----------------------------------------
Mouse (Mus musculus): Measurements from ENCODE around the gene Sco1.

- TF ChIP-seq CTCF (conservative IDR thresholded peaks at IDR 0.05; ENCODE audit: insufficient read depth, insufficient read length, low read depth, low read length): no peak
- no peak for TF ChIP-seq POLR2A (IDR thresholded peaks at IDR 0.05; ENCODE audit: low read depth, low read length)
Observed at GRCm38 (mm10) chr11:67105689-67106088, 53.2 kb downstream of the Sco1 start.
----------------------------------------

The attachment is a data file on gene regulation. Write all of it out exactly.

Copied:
Mouse (Mus musculus): Measurements from ENCODE around the gene Sco1.

- TF ChIP-seq CTCF (conservative IDR thresholded peaks at IDR 0.05; ENCODE audit: insufficient read depth, insufficient read length, low read depth, low read length): no peak
- no peak for TF ChIP-seq POLR2A (IDR thresholded peaks at IDR 0.05; ENCODE audit: low read depth, low read length)
Observed at GRCm38 (mm10) chr11:67105689-67106088, 53.2 kb downstream of the Sco1 start.